Sunday, 23 March 2014

Stinging Fly short story submissions closing date

Submissions — closing March 31st 
Our submission period for poetry and prose closes on Monday, March 31st. All work received or post-marked on this date will be considered for our issue in October 2014. Work submitted outside of this period will likely be lost or mislaid, so please do submit before March 31st!

* No more than one story and/or four poems should be submitted during any one submission period.
* Short stories and poems should always be just as long (or as short) as they need to be. (In our Winter 2012-13 issue the longest story is over 5,000 words; the shortest has less than 600.)

* The postal address for submissions is: The Stinging Fly, PO Box 6016, Dublin 1, Ireland. At present, we do not accept e-mail submissions.

Only 10 days until it closes, so do get polishing and submitting!

Bad Advice: 10 writers on the tips they chose to ignore

Over on our blog, we asked ten writers to talk about the worst advice they've ever received. And the outcome is a very frank and head nod-inducing account of the importance of going your own way...

Featuring: Colin Barrett, Niamh Boyce, Gavin Corbett, Rob Doyle, Sarah Maria Griffin, Eimear McBride, Nuala Ní Chonchúir, Billy Ramsell, Daniel Seery, Dimitra Xidous


Don’t Be Selfish!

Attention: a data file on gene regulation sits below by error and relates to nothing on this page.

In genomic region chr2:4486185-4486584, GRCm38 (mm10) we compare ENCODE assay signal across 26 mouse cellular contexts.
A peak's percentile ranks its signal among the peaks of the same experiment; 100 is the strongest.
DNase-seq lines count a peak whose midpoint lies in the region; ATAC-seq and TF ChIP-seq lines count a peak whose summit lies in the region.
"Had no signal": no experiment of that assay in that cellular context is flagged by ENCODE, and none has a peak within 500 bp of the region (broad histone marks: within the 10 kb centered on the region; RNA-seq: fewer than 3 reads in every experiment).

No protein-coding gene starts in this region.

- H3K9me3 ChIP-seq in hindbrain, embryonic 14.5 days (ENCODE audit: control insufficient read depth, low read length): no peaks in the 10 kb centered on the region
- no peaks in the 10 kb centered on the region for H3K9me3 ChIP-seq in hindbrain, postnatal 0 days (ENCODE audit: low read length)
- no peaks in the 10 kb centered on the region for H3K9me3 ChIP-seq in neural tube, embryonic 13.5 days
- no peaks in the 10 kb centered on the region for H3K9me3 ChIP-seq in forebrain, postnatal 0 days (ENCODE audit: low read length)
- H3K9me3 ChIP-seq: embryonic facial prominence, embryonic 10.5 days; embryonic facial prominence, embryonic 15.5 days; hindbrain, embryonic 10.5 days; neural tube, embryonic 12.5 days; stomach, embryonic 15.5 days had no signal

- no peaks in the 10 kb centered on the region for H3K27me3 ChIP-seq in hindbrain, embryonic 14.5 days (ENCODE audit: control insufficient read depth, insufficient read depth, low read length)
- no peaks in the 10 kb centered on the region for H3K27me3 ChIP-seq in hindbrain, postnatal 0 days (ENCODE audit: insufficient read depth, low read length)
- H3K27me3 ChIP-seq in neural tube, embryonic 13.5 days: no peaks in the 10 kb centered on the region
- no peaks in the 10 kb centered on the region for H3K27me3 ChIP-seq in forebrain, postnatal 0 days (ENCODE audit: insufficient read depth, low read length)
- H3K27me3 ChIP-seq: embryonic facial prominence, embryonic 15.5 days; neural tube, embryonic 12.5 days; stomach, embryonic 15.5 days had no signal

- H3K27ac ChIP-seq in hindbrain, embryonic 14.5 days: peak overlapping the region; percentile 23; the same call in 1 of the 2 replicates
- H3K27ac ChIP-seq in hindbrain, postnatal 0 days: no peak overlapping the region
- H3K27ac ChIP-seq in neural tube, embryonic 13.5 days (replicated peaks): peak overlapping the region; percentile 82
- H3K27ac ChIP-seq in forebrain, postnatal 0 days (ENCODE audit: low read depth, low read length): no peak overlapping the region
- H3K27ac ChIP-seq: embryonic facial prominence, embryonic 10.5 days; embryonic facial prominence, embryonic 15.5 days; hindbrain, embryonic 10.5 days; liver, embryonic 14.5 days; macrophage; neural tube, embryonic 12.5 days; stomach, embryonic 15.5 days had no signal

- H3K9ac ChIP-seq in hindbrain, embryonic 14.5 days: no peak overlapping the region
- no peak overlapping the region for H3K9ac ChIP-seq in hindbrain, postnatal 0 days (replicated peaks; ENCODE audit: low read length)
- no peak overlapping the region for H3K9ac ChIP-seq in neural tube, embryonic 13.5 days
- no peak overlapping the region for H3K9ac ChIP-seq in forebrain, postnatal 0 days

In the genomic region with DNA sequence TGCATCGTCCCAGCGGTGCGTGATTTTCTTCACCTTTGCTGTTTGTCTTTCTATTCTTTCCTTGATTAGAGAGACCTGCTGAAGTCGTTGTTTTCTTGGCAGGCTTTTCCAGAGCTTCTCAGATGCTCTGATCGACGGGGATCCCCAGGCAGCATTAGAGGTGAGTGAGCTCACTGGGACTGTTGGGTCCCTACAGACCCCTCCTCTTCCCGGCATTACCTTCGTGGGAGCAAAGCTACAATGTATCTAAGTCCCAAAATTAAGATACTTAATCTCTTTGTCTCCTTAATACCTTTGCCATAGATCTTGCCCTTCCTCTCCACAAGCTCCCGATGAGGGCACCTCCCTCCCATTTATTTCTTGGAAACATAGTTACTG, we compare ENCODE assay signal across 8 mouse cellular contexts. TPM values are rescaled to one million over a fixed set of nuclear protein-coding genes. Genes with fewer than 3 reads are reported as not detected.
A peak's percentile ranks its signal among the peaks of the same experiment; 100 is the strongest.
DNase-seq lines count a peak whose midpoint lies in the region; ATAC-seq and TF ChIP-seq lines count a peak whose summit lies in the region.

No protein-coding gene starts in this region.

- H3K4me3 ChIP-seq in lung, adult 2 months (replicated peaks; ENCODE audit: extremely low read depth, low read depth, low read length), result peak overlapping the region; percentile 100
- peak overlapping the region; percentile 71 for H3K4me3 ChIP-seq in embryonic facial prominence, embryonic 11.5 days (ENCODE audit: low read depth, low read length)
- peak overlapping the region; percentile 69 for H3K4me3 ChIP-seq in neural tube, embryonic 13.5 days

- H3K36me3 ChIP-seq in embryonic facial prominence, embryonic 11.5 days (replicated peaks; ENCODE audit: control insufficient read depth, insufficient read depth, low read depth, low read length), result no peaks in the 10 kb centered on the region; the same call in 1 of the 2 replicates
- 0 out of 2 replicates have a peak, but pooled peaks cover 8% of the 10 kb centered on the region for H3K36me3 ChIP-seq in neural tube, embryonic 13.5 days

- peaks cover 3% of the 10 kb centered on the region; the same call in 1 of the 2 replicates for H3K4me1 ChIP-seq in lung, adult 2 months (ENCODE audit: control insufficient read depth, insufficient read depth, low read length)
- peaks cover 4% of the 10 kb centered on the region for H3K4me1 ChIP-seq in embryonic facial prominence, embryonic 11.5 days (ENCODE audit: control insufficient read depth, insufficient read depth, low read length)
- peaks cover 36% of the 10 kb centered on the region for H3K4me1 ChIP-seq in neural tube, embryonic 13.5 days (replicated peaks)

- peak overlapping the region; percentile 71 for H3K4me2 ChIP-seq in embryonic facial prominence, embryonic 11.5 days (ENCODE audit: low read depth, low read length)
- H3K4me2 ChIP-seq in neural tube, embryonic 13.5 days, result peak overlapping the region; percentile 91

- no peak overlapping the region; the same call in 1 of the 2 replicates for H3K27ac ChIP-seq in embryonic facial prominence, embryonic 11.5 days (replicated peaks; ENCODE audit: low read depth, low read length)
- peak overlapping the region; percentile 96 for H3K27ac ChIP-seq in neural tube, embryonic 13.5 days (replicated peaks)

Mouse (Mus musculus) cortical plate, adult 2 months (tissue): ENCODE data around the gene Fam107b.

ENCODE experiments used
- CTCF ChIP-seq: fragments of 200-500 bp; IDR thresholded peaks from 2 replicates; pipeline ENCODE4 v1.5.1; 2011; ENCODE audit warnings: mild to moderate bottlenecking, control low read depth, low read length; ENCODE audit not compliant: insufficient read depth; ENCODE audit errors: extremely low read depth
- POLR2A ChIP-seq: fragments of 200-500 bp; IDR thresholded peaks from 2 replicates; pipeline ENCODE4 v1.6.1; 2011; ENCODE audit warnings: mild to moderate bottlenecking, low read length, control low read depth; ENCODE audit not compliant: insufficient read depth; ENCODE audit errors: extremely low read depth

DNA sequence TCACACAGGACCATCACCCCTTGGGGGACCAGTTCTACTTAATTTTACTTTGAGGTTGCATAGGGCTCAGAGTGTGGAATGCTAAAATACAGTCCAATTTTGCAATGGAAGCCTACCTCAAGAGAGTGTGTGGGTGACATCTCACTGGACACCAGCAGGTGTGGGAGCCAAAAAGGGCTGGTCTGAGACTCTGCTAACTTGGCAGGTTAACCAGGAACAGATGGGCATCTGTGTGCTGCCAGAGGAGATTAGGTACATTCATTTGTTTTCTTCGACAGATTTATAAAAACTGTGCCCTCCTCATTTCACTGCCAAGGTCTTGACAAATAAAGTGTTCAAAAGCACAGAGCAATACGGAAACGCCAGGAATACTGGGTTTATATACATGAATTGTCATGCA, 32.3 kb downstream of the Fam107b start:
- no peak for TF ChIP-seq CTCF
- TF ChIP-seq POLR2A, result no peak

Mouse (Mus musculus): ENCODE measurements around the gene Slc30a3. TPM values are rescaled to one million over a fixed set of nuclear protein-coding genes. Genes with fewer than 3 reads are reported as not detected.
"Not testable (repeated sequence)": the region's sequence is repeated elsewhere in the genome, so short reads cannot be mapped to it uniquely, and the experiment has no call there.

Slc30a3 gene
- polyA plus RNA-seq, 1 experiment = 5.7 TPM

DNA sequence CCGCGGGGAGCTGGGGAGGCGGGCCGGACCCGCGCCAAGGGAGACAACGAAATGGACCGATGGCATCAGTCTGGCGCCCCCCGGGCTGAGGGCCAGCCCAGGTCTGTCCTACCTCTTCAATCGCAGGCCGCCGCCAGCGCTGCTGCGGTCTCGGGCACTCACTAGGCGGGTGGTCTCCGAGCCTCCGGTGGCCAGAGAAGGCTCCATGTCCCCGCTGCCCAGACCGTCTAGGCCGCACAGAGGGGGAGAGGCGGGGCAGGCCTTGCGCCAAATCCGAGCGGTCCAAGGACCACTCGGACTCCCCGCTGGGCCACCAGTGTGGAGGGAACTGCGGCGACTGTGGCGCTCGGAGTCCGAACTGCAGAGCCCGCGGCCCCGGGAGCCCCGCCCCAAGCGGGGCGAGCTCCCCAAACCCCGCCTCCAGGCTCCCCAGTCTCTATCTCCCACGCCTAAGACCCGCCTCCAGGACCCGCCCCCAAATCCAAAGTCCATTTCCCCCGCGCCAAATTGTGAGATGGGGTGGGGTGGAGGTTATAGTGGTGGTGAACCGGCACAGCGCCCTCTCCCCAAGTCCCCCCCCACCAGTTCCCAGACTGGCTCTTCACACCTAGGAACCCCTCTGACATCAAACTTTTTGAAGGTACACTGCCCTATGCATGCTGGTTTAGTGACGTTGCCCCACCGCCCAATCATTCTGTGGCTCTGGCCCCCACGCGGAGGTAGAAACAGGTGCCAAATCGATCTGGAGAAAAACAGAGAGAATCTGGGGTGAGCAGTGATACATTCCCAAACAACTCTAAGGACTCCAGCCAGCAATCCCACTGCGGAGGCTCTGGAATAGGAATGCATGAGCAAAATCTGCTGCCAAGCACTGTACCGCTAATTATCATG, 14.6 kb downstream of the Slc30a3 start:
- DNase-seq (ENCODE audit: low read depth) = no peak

‘Don't be selfish’—that's one you hear a lot, especially growing up from parents, guardians, teachers and so on. It's terrible advice for writers though. Writing practically demands that one exhibit a high degree of selfishness. Not I hasten to add with regard to money, prizes and acclaim but when it comes to time, that most definitively finite of commodities. Can you taste it in the back of your mouth? The almost tangibly metallic tang of wasted time as you sit there reading this blog? Writing, especially for those of us not in the position to go at it full-time, requires a maniacal degree of possessiveness about your every spare quarter hour. It means letting down and fobbing off lovers and dependents, cousins and confidants. You have to master the gentle art of inflicting disappointment.
—Billy Ramsell

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